(NEW YORK) The Dow Jones Industrial Average ended August with the steepest monthly loss in more than five years, while the benchmark S&P 500 and the Nasdaq Composite recorded the largest monthly declines since May 2012.
Trading on Wall Street was volatile Monday, while the implied volatility on the S&P 500, as measured by the CBOE Volatility index rose 9% to above 28.
Surging oil prices lifted energy stocks on Monday, but markets overall were weighed down by continued worries about China’s slowing economy and the uncertainty over the timing of a rate increase by the Federal Reserve. Fed policy makers have left the option of a September rate increase wide open.
The Dow Jones Industrial Average DJIA, -0.69% lost 114.98 points, or 0.7%, to finish at 16,528.03. That left the index with a 6.6% monthly loss, the largest percentage decline since May 2010.
The S&P 500 SPX, -0.84% closed 16.69 points, or 0.8% lower at 1,972.18, recording a 6.3% drop over the month, the steepest since May 2012. The Nasdaq Composite COMP, -1.07% ended the day down 51.82 points, or 1.1% at 4,776.51 and fell 6.9% over the month.
“Markets just don’t go into a V-shaped recovery after such violent and drastic drawdowns,” said Bruce Bittles, chief investment strategist at RW Baird & Co., referring to a 12% drop in the S&P 500 from its May 21 peak.
Monday’s slump followed declines in global equity markets. The Shanghai Composite slid 12.5% during August, and lost more ground on Monday. Stocks were hit by a report in the Financial Times that the Chinese government will no longer make large stock purchases to prop up the markets.
Read: Goldman slashes China’s economic outlook
According to Sam Stovall, U.S. equity strategist at S&P Capital IQ, the selloff may have further to run.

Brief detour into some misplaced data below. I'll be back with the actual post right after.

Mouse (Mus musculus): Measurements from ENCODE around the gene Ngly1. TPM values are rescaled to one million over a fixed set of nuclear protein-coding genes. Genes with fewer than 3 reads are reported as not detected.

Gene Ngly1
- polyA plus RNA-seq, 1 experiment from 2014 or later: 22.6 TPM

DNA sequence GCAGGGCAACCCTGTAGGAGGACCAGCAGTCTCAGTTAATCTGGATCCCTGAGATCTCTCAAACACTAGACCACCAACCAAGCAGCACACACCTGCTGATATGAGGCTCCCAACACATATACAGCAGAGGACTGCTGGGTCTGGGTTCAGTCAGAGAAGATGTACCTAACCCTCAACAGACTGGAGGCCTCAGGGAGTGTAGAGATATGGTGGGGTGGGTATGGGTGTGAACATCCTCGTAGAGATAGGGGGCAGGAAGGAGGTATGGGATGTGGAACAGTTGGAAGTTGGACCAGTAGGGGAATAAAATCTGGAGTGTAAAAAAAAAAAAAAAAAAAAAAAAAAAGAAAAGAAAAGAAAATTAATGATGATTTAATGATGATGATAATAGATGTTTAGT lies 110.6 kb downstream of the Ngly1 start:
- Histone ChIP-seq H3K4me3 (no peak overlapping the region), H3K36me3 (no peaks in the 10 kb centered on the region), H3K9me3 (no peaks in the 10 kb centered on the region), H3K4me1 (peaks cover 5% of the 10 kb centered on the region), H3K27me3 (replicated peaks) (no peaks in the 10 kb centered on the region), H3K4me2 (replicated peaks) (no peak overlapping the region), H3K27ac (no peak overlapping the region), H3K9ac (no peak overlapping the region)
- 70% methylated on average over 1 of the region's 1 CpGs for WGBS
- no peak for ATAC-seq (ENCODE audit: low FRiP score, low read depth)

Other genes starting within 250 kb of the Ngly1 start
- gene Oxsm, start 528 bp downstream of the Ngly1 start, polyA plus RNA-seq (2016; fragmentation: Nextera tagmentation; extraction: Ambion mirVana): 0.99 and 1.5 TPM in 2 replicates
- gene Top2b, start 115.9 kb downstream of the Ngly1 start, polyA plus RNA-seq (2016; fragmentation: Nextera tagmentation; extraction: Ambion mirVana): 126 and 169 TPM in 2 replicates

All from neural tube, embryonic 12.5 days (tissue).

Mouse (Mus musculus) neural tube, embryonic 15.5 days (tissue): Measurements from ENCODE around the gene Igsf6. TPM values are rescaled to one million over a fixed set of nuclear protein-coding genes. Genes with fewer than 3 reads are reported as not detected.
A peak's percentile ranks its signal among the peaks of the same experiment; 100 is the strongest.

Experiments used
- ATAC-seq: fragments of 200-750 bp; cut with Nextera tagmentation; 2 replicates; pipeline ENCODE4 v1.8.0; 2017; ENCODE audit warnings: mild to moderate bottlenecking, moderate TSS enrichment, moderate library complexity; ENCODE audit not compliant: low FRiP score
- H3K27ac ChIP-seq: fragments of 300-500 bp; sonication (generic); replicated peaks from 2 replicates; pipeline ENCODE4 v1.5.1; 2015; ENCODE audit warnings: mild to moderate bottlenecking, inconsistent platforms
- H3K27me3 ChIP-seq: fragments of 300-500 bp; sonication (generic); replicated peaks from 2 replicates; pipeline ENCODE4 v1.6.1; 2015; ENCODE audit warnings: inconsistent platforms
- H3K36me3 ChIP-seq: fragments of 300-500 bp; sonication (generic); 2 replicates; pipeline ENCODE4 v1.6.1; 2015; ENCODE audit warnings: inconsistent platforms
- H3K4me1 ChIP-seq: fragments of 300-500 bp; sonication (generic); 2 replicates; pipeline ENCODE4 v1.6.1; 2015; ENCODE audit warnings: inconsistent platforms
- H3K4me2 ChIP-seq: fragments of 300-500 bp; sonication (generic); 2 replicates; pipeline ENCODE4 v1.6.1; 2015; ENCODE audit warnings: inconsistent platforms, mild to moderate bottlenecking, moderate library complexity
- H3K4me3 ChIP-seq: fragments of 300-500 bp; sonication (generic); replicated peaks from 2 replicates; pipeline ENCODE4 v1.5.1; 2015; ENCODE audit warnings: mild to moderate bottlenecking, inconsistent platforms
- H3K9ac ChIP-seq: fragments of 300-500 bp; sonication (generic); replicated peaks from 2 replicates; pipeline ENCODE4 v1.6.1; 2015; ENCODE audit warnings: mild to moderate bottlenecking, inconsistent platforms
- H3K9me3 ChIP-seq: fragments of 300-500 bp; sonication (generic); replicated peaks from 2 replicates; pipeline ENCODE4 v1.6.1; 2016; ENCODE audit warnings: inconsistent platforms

In a note to clients Stovall wrote that “in the 11 times that the S&P 500 fell by more than 5% in August, it declined 80% of the time in September and fell an average of nearly 4%,” implying that this correction probably has further to go.
Meanwhile, the weekend economic symposium in Jackson Hole, Wyo., sponsored by the Federal Reserve Bank of Kansas City, only “increased the level of uncertainty” over the next move in U.S. interest rates, said Nour Al-Hammoury, chief market strategist at ADS Securities, in a note. “The markets are waking up to the reality that there is no clear direction being set by the bankers or the Fed.”
China and a potential U.S. rate hike loom large over markets
Nonetheless, Goldman Sachs is sticking to its year-end 2015 S&P target of 2,100, which reflects upside of 6% from here, David Kostin, its chief U.S. equity strategist, said in a note on Monday. “Continued positive macro data will be essential if our forecast is to be realized,” he said.
Kostin said a risk to that forecast would be negative earnings pre-announcements during the last two weeks of September, ahead of the third-quarter reporting season.
Read: Jobs report could prevent rate increase—but unlikely to ensure one
In economic news, the Chicago PMI, or business barometer index, fell slightly in August but showed that the economy in the Midwest continued to grow at a moderate pace toward the end of summer.
Stocks to watch: Energy stocks were among the biggest gainers on the S&P 500. CONSOL Energy Inc. CNX, +5.84% and Newfield Exploration Company NFX, +5.41% rallied 5.8% and 5.4% respectively.
Staples Inc. SPLS, +3.35% and Office Depot ODP, +1.41% said late Friday they will delay the closing of their merger to provide the Federal Trade Commission with more information on the deal. Shares in Staples rose 3.4%.
Twitter Inc.’s stock TWTR, +3.58% jumped 3.6% after the social-networking company was upgraded at SunTrust Robinson Humphrey. The firm cited a series of potential positive catalysts and a “washed out” valuation.
Other markets: Japan’s Nikkei 225 index NIK, -1.28% dropped 1.3%, and lost 8.2% for the month of August. The Europe Stoxx 600 index SXXP, -0.13% closed slightly lower, down 0.1%, but registered its steepest monthly decline in four years.
Crude for October delivery CLV5, +6.41% reversed earlier losses and surged 8.8%, settling at $49.20 a barrel, after data showed declining U.S. oil output.
The dollar DXY, -0.01% was marginally weaker across major currencies, while gold prices GCZ5, -0.03% settled 0.1% lower at 1,132.50 an ounce.